State Requirements for Pilot Cars

pilot requirements

The requirements for pilot cars differ from state to state. So, each state has different requirements for pilot cars. For instance, in California, a load will need to have a pilot car or escort vehicle at all times if it is more than 12 feet wide. The pilot car must have:

  • Flags
  • Signs
  • Lights

These are to warn the public that an oversized load is in transit. In certain states and on some routes, the pilot car must be in front of the load or tractor trailer. However, in other states, the escort vehicle has to be behind the load or tractor trailer. The regulations depend on which state you are hauling through as well as on what route you are traveling. Some loads that are wider than 14 ft. will need 2 pilot cars, one in front of the tractor-trailer and the other in the back.

High Pole Cars

Some states will require a special pilot car, called a “high pole car,” in front of the tractor-trailer when the load is overheight. This type of vehicle has a special pole attached to the front bumper. It is adjustable to whatever height is needed for that specific load to clear bridges, traffic signals, power lines, or other overhead barriers. In many states, these pole cars are required if the loaded height exceeds 17 ft. But, there are some states that require a high pole car at lower heights. For example, in New York, if the loaded height of the trailer is more than 14 feet 6 inches, high pole cars are required.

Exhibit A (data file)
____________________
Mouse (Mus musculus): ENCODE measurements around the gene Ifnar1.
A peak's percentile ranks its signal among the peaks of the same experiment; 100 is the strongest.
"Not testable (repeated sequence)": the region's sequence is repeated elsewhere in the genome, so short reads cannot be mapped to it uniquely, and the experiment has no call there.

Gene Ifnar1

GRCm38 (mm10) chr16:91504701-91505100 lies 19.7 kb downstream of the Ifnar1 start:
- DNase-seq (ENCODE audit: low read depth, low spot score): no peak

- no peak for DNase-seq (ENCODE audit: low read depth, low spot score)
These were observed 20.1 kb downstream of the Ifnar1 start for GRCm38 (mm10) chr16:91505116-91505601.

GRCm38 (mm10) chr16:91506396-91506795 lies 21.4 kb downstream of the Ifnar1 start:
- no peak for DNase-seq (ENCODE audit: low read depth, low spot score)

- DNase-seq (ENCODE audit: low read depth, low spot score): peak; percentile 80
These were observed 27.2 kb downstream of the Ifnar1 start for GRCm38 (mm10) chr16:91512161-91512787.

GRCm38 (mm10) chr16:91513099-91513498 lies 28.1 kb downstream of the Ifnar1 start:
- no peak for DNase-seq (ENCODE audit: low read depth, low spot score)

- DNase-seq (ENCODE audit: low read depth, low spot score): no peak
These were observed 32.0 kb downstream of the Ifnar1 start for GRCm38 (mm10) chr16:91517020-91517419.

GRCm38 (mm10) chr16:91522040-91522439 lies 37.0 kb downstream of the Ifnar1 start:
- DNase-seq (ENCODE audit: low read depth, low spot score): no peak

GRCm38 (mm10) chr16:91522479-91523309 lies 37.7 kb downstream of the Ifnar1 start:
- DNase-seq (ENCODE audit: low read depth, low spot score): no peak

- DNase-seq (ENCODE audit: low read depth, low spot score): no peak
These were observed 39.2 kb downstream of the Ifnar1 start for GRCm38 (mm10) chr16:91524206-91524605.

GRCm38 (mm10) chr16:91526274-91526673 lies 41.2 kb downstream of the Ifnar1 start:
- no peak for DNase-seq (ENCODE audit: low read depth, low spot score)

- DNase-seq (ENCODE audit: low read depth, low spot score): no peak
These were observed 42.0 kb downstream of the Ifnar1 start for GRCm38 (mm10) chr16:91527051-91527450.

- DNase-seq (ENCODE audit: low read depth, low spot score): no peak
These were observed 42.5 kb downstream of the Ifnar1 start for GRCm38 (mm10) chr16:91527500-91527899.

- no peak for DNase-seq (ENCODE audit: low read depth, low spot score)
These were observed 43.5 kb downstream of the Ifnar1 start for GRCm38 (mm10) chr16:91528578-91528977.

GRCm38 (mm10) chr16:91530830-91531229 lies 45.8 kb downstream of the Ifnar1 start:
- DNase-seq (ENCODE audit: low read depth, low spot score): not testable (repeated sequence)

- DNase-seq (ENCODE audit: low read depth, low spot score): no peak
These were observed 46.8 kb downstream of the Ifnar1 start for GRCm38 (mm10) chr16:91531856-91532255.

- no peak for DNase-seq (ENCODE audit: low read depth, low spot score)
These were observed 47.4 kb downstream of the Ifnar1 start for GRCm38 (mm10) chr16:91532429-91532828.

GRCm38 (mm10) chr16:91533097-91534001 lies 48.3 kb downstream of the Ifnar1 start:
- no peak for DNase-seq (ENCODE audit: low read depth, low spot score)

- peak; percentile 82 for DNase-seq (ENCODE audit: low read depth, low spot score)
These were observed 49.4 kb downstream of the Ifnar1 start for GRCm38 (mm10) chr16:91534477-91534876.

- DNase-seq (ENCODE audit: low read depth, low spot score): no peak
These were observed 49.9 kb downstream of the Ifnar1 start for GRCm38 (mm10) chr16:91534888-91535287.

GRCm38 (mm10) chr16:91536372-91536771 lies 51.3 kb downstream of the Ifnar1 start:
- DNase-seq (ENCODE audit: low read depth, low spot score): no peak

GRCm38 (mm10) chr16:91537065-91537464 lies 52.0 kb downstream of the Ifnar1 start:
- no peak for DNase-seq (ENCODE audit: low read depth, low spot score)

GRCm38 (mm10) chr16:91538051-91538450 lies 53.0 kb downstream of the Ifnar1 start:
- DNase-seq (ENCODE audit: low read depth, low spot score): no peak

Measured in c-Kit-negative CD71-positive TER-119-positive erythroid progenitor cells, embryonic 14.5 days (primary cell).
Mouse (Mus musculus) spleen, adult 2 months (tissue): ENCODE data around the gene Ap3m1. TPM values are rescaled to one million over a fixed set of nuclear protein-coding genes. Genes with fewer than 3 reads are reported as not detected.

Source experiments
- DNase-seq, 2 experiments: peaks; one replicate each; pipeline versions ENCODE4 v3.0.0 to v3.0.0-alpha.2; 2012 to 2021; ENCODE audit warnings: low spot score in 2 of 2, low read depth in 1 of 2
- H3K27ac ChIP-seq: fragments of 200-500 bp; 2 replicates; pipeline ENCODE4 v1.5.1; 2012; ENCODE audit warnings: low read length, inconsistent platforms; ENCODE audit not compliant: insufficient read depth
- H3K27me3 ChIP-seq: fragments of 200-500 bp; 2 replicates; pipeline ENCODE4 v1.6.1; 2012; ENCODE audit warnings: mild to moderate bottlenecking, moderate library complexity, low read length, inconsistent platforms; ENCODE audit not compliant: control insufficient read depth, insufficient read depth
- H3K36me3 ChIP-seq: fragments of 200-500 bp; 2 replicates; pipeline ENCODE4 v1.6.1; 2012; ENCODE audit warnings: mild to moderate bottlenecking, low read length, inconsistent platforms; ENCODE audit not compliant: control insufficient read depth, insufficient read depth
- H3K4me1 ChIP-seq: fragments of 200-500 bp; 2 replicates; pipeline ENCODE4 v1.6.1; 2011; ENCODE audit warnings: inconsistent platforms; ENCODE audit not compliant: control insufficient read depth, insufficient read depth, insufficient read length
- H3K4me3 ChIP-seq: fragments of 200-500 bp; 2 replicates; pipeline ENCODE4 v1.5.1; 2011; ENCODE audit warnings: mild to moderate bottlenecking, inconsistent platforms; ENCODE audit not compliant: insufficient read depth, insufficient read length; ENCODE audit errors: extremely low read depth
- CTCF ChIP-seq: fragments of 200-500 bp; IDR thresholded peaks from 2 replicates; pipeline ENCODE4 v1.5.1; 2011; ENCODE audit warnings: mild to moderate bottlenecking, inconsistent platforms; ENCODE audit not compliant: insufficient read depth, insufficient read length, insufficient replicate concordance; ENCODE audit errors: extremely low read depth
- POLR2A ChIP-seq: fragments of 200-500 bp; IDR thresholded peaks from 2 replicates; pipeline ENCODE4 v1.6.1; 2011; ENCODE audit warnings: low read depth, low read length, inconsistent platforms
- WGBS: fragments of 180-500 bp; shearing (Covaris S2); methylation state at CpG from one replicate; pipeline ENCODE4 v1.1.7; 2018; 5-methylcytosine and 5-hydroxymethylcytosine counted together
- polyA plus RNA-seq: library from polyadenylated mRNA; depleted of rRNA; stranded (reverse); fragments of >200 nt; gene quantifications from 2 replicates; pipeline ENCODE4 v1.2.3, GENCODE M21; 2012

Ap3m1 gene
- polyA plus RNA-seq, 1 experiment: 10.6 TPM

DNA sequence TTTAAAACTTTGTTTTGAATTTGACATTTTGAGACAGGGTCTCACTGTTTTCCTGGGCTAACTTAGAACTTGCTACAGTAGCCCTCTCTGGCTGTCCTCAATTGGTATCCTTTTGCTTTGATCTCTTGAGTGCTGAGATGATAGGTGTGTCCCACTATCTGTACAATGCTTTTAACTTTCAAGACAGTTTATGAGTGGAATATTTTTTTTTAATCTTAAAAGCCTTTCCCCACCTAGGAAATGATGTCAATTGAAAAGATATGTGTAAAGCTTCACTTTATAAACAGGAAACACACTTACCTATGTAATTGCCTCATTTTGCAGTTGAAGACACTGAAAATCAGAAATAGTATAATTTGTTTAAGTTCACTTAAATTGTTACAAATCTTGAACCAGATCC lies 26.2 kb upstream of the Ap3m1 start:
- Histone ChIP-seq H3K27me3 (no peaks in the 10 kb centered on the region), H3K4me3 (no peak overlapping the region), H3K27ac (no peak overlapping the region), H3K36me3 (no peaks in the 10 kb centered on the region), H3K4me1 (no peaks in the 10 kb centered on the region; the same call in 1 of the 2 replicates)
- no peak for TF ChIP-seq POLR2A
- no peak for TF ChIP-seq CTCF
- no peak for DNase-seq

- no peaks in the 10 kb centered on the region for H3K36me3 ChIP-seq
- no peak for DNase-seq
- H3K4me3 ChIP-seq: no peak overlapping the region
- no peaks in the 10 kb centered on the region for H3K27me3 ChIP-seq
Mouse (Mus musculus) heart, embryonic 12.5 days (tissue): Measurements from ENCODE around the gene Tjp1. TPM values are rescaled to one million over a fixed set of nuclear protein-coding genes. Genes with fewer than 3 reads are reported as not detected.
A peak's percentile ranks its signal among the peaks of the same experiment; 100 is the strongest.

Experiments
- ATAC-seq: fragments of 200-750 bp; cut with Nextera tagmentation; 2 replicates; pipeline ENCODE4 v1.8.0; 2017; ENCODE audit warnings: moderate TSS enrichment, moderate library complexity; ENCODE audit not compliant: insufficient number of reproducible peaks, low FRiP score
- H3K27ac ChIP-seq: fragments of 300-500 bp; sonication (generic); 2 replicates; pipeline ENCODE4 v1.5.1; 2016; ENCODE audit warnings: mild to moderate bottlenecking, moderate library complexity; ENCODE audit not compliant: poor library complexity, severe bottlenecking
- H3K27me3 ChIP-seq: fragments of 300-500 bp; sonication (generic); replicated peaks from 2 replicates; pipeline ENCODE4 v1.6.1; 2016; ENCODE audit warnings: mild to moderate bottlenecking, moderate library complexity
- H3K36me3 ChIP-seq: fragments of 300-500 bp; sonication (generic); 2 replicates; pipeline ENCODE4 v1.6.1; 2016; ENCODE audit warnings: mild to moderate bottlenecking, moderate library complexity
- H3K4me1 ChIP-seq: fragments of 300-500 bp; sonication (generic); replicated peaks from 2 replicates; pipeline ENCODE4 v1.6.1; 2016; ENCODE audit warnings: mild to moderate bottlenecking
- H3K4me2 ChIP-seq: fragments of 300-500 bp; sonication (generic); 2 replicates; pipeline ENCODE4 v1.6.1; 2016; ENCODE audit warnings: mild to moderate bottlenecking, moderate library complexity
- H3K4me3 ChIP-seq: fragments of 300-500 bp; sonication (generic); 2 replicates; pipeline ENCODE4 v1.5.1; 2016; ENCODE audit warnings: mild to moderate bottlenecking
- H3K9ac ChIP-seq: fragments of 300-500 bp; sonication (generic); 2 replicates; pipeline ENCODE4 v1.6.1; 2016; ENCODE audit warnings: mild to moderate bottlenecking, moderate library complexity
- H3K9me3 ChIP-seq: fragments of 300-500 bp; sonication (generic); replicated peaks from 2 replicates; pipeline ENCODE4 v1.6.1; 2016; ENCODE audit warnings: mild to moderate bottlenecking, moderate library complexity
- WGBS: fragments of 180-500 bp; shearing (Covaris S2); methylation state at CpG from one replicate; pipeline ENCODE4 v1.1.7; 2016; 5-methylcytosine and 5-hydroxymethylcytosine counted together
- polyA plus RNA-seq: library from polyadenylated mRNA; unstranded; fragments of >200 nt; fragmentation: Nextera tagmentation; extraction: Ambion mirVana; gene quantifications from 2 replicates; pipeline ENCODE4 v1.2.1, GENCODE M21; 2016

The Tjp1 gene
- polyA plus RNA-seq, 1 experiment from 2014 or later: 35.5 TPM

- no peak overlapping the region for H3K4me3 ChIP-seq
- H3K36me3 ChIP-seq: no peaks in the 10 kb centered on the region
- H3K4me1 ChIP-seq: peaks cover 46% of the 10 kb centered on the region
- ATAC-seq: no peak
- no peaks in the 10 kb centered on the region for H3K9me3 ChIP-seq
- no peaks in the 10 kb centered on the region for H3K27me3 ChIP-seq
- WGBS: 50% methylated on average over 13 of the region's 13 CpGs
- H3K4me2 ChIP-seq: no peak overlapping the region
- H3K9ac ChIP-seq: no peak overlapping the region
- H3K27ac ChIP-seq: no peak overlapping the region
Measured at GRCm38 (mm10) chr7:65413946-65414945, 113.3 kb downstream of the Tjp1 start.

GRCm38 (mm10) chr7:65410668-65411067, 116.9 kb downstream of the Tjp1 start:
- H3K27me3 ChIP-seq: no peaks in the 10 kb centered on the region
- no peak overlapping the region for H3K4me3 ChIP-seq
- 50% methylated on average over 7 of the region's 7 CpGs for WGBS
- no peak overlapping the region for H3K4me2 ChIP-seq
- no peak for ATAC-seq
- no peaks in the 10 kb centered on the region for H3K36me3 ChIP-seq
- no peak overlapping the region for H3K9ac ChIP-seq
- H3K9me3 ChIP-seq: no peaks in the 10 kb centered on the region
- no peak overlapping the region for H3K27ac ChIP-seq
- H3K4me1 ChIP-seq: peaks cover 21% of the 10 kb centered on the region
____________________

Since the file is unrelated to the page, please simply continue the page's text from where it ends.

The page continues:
Pilot Car Certification

The majority of states do not require the pilot car to be certified. However, they still need to have specific operational equipment. This equipment may include:

  • Flashing lights and flags
  • Cones and orange vests
  • Fire extinguishers and other safety equipment

Here are the states where the pilot car must be certified:

Other states may not require certification, but they will require other conditions to be met. In Pennsylvania, for example, the pilot car will need to have specific insurance coverage requirements. Call us today at (888) 799-8858 to learn more about each state’s pilot car equipment regulations!